Friday 5th: Is more practice a way to reduce cup racing precautions?

Brad Keselowski says he’d rather expand NASCAR practices every weekend with what RFK Racing spends on simulations.

Keselowski also notes that additional training would help teams learn the nuances of the next-gen car. The more track time, the more teams could adapt and potentially reduce the risk of accidents.

The Cup Series has seen a 72.7% increase in warnings for accidents and spins in races in the first 15 events this season compared to last year.

There were so many warnings this year that the winner did not have to make a green flag pit stop in six races (40%). That includes the Coca-Cola 600, which had 18 bookings — 14 for crashes and spins — after having four bookings (one for an incident) last year.

“I think cup racing had really matured to the point where we would go to circuits and not have warnings and nothing would happen,” said Keselowski, who is in his first year as co-owner of RFK Racing. “Now we can’t do more than 20 or 30 laps wherever we go. There has to be a happy spot in the middle.

“A full tire ride is good every now and then. … I think a lot of these things come from not having the practice to get the cars right and relying so much on all these other engineering tools that, honestly, are never going to be 100% accurate. “

NASCAR on NBC analyst Parker Kligerman, who ran his first race in the next-gen car at World Wide Technology Raceway last weekend, noted how different the new car is for a driver compared to last year’s model.

“This is completely different,” Kligerman said on MotorMouths on Peacock this week. “Throw away everything I’ve known about driving stock cars for the last ten years and just reset everything, start over, and now I have to figure out, ‘How do you drive this thing?’

“It just changed everything. It has a very different feel. There are times when there is a total lack of feelings to contend with. The aero effects are fully unlike anything we’ve experienced.

“The number of shifts you do varies The brakes are different. The way you feel the tire and actually how you feel speed and generate speed and where the grip is is completely different.

“Someone asked me last weekend to sort of tell it. I thought it would be like the NFL suddenly decided that instead of playing football in the form of a football, which they had last time, they would start playing with a soccer ball. It’s that different.”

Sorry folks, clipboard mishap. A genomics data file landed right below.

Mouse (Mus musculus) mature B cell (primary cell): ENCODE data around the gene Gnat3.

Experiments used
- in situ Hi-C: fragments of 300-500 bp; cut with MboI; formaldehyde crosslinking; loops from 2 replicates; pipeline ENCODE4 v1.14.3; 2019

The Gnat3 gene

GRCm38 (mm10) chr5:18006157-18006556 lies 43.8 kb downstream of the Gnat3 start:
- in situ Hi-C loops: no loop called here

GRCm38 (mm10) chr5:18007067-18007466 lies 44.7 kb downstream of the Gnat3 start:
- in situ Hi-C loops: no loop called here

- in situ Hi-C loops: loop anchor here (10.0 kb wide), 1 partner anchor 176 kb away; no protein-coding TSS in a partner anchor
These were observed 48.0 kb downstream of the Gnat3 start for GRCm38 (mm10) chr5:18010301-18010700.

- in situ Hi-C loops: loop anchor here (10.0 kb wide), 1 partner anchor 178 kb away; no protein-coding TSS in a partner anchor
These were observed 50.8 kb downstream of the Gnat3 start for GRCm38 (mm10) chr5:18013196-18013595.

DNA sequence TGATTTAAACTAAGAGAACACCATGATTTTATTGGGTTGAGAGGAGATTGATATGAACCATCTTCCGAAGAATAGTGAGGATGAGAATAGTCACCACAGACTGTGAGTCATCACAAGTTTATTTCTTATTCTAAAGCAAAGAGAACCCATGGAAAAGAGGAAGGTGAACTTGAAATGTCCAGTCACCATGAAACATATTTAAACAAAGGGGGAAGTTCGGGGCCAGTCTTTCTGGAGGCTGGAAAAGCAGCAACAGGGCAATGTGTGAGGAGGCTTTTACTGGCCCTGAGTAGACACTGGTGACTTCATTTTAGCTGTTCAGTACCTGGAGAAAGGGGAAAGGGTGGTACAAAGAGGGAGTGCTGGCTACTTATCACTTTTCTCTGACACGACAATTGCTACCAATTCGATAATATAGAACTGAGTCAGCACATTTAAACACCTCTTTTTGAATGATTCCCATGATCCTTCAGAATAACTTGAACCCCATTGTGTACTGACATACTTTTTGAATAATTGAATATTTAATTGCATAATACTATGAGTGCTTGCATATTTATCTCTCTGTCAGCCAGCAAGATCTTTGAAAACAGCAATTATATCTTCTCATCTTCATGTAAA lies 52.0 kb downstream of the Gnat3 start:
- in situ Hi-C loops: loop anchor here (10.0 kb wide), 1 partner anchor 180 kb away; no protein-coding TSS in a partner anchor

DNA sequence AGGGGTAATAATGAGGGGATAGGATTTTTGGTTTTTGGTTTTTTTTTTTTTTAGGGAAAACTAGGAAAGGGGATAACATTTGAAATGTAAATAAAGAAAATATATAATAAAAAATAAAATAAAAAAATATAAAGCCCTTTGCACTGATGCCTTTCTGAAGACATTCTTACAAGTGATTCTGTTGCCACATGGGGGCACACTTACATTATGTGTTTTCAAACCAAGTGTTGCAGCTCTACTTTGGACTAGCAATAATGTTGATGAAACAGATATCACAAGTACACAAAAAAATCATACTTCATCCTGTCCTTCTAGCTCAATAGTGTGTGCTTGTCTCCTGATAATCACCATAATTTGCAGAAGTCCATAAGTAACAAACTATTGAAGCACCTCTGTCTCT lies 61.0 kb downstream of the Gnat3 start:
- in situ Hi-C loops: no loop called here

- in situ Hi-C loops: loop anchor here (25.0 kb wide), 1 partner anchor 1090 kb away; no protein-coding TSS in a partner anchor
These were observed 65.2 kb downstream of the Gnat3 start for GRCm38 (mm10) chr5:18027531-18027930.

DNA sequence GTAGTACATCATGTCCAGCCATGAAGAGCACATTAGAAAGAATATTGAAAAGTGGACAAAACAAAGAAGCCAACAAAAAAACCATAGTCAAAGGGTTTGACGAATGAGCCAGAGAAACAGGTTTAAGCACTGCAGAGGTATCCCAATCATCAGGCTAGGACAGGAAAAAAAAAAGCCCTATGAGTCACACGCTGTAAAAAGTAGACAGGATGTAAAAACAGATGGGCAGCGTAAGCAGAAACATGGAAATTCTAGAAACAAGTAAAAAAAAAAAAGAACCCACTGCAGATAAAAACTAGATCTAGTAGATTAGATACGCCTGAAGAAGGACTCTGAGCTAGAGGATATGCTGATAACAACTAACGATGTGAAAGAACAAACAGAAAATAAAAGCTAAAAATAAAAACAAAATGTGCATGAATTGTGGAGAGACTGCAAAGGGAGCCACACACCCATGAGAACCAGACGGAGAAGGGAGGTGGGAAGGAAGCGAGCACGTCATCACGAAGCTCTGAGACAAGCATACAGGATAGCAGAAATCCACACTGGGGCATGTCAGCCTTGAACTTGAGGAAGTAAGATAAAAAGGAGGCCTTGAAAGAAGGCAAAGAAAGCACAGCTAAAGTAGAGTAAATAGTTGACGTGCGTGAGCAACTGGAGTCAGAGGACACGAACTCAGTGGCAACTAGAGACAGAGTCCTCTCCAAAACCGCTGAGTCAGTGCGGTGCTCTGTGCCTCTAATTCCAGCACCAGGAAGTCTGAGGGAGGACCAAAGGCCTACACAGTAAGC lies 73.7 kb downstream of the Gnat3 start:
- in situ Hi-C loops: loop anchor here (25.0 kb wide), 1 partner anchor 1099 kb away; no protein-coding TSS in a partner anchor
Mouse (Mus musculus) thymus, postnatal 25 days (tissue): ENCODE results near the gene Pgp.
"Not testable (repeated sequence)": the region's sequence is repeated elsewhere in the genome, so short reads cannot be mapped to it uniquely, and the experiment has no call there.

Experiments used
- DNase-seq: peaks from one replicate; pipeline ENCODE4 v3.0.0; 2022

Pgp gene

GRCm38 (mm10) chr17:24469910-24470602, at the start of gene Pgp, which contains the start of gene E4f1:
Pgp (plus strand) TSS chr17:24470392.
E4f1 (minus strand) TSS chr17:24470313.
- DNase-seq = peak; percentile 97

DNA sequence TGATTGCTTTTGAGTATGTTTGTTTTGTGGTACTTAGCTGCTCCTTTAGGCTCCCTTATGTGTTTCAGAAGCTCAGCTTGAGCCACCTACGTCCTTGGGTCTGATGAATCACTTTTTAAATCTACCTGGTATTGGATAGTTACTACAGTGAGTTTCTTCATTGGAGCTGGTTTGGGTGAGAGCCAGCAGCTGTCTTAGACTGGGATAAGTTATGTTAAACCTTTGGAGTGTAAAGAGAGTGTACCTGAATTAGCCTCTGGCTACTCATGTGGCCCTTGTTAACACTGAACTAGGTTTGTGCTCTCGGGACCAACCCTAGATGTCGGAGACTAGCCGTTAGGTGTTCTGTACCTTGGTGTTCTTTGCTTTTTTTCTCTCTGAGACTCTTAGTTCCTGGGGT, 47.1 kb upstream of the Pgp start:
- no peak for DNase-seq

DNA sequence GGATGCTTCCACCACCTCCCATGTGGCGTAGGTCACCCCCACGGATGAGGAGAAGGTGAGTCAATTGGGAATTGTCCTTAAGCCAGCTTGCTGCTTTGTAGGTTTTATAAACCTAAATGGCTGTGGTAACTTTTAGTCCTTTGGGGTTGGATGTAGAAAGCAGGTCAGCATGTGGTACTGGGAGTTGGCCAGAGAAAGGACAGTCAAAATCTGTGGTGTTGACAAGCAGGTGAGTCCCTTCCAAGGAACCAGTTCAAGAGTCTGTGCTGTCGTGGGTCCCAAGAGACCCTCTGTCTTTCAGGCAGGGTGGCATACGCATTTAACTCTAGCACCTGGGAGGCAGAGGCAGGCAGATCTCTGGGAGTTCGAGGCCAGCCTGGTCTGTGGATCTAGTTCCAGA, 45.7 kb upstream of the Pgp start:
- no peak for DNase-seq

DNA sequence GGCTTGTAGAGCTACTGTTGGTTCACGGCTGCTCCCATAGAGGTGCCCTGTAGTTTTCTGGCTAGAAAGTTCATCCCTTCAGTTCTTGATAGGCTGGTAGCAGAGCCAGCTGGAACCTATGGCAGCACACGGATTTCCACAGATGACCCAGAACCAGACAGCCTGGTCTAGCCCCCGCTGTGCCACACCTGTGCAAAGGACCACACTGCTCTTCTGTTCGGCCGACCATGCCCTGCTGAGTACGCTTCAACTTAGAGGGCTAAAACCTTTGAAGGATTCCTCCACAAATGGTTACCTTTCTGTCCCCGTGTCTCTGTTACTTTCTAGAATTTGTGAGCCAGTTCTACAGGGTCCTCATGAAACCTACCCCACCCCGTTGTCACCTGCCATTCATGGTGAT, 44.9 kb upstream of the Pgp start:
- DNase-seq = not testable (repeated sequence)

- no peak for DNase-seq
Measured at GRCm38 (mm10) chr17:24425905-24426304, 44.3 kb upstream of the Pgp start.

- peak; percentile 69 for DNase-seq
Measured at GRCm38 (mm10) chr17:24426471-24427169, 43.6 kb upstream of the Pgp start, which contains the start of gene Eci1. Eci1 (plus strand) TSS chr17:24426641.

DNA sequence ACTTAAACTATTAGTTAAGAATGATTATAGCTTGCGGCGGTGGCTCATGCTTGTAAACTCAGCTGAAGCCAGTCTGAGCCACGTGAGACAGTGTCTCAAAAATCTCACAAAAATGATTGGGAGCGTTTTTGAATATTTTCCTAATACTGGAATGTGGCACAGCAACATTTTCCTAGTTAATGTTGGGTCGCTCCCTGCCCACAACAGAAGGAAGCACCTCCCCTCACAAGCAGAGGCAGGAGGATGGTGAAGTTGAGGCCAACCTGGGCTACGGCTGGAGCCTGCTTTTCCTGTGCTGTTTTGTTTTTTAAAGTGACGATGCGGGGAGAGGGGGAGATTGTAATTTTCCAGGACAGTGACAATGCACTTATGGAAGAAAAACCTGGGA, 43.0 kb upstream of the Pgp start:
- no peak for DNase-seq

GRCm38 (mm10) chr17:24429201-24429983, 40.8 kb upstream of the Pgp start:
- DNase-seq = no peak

That’s why Keselowski said it’s better to have more practice.

The training was reduced for cost reasons for the teams. With so little practice most weekends, teams don’t need to have a fully prepared back-up car. Some multi-car organizations do not bring a reserve car for each of their teams.

This has resulted in teams relying on simulation tools to be fast out of the box.

Only six of the 36 points races last longer than 20 minutes this season. These tracks with 50 minute practice sessions: Daytona (500), Atlanta (in March), Bristol Dirt, Gateway, Nashville and Phoenix (championship weekend).

“I think we’ve probably saved a million or two in travel and put it all back into simulation and engineering to try to unload on the circuits and not blow out tires and still be fast and I guess that doesn’t work for anyone,” Keselowski said, noting the money saved traveling with shorter weekends for the Cup and less training.

“It’s definitely time for a deep dive and a look back at the weekend schedules and the training and qualification formats.”

Corey LaJoie, who crashed in practice before the Coca-Cola 600 and crashed a backup in the race after a left rear tire failure, said he doesn’t think more practice time is the best thing.

“If we had had more practice, I could have done another one in practice,” he said last weekend. “Obviously what we had at Charlotte wasn’t the hottest lot.

“I think whether it’s 50 minutes of practice like we’ve seen here at Gateway or a 20 minute session like we’ve seen in Charlotte, you’re going to have the same issues. What you come up with (at Gateway) with the setup is what you are essentially married to, whether you practice for five minutes, no practice, or for an hour.”

2. Search for change

Kyle Busch, Tyler Reddick and Austin Cindric will participate in a Goodyear tire test June 21-22 at Martinsville Speedway.

After a lackluster race at Martinsville in the spring, this will be an important test. It will give NASCAR and Goodyear a chance to try out a few things with the car ahead of an organizational test there in August.

“This car is worse in traffic than the previous car,” Busch said at World Wide Technology Raceway last weekend. “I feel like all the underbody material is not what we expected at all. The cars drive fun. you are good The nice thing about them is that they ride well when they’re alone and they have full air.

“If we were striving to be better in traffic with cars, we didn’t do it. This is nice, which I think has been the biggest struggle in myself and my team, so what are you doing to fix that? I do not know.

“I think there’s a test in Martinsville in the next week or two and I’ve been very political about taking the whole underbody off and letting us do a couple of runs with it and see what we can find out with it. It would also save team owners a ton of money if we threw away those components and went from here without them. It wouldn’t hurt my feelings.”